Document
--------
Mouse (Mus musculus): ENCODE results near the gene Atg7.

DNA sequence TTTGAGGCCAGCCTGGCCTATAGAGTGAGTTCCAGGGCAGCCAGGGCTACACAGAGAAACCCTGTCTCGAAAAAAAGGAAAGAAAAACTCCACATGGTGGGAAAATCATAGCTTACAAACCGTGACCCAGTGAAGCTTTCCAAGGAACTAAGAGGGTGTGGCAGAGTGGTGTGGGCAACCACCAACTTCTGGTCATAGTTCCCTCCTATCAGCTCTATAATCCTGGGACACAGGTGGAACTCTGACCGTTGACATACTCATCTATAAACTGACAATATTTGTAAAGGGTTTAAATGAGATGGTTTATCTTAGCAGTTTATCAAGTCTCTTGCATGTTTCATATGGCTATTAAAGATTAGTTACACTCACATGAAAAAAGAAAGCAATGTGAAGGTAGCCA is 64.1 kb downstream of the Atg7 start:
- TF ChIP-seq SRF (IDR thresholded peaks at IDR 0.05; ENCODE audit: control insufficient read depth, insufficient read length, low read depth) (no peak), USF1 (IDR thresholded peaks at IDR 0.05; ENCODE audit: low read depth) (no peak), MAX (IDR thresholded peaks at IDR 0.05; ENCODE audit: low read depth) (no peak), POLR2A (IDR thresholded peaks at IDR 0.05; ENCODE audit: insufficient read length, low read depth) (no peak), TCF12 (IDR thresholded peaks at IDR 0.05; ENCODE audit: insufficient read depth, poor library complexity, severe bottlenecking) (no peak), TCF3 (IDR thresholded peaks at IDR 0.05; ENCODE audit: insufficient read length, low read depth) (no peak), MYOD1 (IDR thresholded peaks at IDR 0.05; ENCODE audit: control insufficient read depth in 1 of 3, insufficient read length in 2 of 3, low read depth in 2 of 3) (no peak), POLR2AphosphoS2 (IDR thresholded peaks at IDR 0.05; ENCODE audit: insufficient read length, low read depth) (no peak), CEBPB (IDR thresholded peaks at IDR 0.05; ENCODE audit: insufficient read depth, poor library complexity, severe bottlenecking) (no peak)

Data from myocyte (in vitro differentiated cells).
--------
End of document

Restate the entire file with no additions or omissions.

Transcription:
Mouse (Mus musculus): ENCODE results near the gene Atg7.

DNA sequence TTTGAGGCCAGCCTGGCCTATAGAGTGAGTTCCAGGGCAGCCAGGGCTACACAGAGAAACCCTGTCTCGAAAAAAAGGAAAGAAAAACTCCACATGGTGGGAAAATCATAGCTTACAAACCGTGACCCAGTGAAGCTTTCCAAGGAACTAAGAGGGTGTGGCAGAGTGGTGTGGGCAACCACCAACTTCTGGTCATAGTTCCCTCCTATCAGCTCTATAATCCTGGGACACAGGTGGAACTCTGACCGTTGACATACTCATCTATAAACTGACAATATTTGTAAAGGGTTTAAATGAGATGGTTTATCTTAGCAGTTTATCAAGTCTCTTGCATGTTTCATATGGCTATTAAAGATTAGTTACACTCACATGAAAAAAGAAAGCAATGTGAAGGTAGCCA is 64.1 kb downstream of the Atg7 start:
- TF ChIP-seq SRF (IDR thresholded peaks at IDR 0.05; ENCODE audit: control insufficient read depth, insufficient read length, low read depth) (no peak), USF1 (IDR thresholded peaks at IDR 0.05; ENCODE audit: low read depth) (no peak), MAX (IDR thresholded peaks at IDR 0.05; ENCODE audit: low read depth) (no peak), POLR2A (IDR thresholded peaks at IDR 0.05; ENCODE audit: insufficient read length, low read depth) (no peak), TCF12 (IDR thresholded peaks at IDR 0.05; ENCODE audit: insufficient read depth, poor library complexity, severe bottlenecking) (no peak), TCF3 (IDR thresholded peaks at IDR 0.05; ENCODE audit: insufficient read length, low read depth) (no peak), MYOD1 (IDR thresholded peaks at IDR 0.05; ENCODE audit: control insufficient read depth in 1 of 3, insufficient read length in 2 of 3, low read depth in 2 of 3) (no peak), POLR2AphosphoS2 (IDR thresholded peaks at IDR 0.05; ENCODE audit: insufficient read length, low read depth) (no peak), CEBPB (IDR thresholded peaks at IDR 0.05; ENCODE audit: insufficient read depth, poor library complexity, severe bottlenecking) (no peak)

Data from myocyte (in vitro differentiated cells).